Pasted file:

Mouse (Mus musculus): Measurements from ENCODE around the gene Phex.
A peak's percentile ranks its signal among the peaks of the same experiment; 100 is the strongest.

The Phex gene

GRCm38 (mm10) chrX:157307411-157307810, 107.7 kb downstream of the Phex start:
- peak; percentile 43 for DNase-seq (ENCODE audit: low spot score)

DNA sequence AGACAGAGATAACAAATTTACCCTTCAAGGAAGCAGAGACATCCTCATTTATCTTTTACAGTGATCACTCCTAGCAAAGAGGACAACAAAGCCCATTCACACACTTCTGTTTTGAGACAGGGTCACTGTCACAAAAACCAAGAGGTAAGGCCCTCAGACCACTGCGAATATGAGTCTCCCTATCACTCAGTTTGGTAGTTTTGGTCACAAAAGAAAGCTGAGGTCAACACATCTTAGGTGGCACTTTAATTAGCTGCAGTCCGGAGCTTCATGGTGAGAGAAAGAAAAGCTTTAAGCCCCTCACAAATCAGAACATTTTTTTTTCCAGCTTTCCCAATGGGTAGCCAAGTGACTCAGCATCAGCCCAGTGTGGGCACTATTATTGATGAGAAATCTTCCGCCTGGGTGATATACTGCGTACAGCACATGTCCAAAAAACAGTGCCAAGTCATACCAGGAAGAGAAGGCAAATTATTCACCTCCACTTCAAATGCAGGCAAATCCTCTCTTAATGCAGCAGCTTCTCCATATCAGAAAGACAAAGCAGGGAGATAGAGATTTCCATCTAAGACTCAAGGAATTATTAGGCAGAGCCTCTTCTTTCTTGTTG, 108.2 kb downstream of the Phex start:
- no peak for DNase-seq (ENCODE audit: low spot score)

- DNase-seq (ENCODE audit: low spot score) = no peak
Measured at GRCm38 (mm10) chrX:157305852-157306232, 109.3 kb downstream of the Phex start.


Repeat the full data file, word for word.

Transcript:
Mouse (Mus musculus): Measurements from ENCODE around the gene Phex.
A peak's percentile ranks its signal among the peaks of the same experiment; 100 is the strongest.

The Phex gene

GRCm38 (mm10) chrX:157307411-157307810, 107.7 kb downstream of the Phex start:
- peak; percentile 43 for DNase-seq (ENCODE audit: low spot score)

DNA sequence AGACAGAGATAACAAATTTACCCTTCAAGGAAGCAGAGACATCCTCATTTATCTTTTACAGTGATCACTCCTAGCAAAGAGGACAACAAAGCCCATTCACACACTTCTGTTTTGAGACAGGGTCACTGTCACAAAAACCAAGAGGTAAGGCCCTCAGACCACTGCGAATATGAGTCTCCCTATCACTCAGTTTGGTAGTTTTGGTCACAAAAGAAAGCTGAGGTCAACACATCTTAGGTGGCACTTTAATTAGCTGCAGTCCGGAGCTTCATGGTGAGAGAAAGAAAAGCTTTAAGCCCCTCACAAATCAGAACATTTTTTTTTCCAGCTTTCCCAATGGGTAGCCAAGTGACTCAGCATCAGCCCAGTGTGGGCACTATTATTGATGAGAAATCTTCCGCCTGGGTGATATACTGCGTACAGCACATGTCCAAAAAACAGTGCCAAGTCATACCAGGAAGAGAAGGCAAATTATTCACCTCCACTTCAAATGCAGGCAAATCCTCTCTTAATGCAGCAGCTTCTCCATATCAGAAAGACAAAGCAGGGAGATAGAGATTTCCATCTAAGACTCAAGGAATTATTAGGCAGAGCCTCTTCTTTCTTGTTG, 108.2 kb downstream of the Phex start:
- no peak for DNase-seq (ENCODE audit: low spot score)

- DNase-seq (ENCODE audit: low spot score) = no peak
Measured at GRCm38 (mm10) chrX:157305852-157306232, 109.3 kb downstream of the Phex start.